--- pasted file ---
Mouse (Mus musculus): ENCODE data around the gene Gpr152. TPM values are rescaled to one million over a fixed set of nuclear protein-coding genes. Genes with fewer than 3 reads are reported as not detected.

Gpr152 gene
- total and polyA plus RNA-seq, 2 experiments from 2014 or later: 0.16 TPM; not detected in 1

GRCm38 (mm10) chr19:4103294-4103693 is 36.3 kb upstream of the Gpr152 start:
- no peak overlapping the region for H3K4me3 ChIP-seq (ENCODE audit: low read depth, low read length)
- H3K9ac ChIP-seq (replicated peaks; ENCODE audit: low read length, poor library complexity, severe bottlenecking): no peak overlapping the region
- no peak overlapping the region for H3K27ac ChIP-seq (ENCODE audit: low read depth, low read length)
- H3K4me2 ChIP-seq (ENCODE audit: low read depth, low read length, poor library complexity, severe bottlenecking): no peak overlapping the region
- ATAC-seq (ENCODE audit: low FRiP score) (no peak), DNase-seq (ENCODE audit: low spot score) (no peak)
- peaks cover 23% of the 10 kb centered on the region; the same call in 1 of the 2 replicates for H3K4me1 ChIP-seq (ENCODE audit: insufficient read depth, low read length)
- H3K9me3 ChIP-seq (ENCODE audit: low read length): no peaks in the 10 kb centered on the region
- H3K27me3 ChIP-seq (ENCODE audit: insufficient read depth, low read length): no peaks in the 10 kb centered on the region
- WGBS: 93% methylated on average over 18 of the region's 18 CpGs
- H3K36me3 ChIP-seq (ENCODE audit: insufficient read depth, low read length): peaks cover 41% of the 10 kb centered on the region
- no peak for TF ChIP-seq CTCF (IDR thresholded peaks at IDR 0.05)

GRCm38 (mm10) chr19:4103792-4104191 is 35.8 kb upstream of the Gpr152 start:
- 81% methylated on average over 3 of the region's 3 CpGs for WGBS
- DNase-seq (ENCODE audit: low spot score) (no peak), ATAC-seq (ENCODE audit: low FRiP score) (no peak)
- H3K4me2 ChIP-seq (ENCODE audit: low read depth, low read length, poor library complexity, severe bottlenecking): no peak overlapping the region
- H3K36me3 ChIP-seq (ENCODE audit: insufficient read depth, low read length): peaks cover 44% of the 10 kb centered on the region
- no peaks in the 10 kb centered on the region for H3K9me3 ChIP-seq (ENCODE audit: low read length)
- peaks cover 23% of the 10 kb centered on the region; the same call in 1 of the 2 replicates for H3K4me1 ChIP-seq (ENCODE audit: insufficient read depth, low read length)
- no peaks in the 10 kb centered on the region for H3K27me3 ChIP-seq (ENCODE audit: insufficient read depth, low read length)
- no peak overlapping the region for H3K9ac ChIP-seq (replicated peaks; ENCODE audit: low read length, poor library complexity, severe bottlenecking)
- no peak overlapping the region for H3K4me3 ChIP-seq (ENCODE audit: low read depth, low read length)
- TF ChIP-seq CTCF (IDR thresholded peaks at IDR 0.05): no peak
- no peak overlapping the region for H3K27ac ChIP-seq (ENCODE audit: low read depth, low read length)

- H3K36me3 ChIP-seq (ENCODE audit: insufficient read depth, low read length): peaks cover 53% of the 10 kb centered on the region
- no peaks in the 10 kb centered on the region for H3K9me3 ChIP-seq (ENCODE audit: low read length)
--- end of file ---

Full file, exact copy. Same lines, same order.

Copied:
Mouse (Mus musculus): ENCODE data around the gene Gpr152. TPM values are rescaled to one million over a fixed set of nuclear protein-coding genes. Genes with fewer than 3 reads are reported as not detected.

Gpr152 gene
- total and polyA plus RNA-seq, 2 experiments from 2014 or later: 0.16 TPM; not detected in 1

GRCm38 (mm10) chr19:4103294-4103693 is 36.3 kb upstream of the Gpr152 start:
- no peak overlapping the region for H3K4me3 ChIP-seq (ENCODE audit: low read depth, low read length)
- H3K9ac ChIP-seq (replicated peaks; ENCODE audit: low read length, poor library complexity, severe bottlenecking): no peak overlapping the region
- no peak overlapping the region for H3K27ac ChIP-seq (ENCODE audit: low read depth, low read length)
- H3K4me2 ChIP-seq (ENCODE audit: low read depth, low read length, poor library complexity, severe bottlenecking): no peak overlapping the region
- ATAC-seq (ENCODE audit: low FRiP score) (no peak), DNase-seq (ENCODE audit: low spot score) (no peak)
- peaks cover 23% of the 10 kb centered on the region; the same call in 1 of the 2 replicates for H3K4me1 ChIP-seq (ENCODE audit: insufficient read depth, low read length)
- H3K9me3 ChIP-seq (ENCODE audit: low read length): no peaks in the 10 kb centered on the region
- H3K27me3 ChIP-seq (ENCODE audit: insufficient read depth, low read length): no peaks in the 10 kb centered on the region
- WGBS: 93% methylated on average over 18 of the region's 18 CpGs
- H3K36me3 ChIP-seq (ENCODE audit: insufficient read depth, low read length): peaks cover 41% of the 10 kb centered on the region
- no peak for TF ChIP-seq CTCF (IDR thresholded peaks at IDR 0.05)

GRCm38 (mm10) chr19:4103792-4104191 is 35.8 kb upstream of the Gpr152 start:
- 81% methylated on average over 3 of the region's 3 CpGs for WGBS
- DNase-seq (ENCODE audit: low spot score) (no peak), ATAC-seq (ENCODE audit: low FRiP score) (no peak)
- H3K4me2 ChIP-seq (ENCODE audit: low read depth, low read length, poor library complexity, severe bottlenecking): no peak overlapping the region
- H3K36me3 ChIP-seq (ENCODE audit: insufficient read depth, low read length): peaks cover 44% of the 10 kb centered on the region
- no peaks in the 10 kb centered on the region for H3K9me3 ChIP-seq (ENCODE audit: low read length)
- peaks cover 23% of the 10 kb centered on the region; the same call in 1 of the 2 replicates for H3K4me1 ChIP-seq (ENCODE audit: insufficient read depth, low read length)
- no peaks in the 10 kb centered on the region for H3K27me3 ChIP-seq (ENCODE audit: insufficient read depth, low read length)
- no peak overlapping the region for H3K9ac ChIP-seq (replicated peaks; ENCODE audit: low read length, poor library complexity, severe bottlenecking)
- no peak overlapping the region for H3K4me3 ChIP-seq (ENCODE audit: low read depth, low read length)
- TF ChIP-seq CTCF (IDR thresholded peaks at IDR 0.05): no peak
- no peak overlapping the region for H3K27ac ChIP-seq (ENCODE audit: low read depth, low read length)

- H3K36me3 ChIP-seq (ENCODE audit: insufficient read depth, low read length): peaks cover 53% of the 10 kb centered on the region
- no peaks in the 10 kb centered on the region for H3K9me3 ChIP-seq (ENCODE audit: low read length)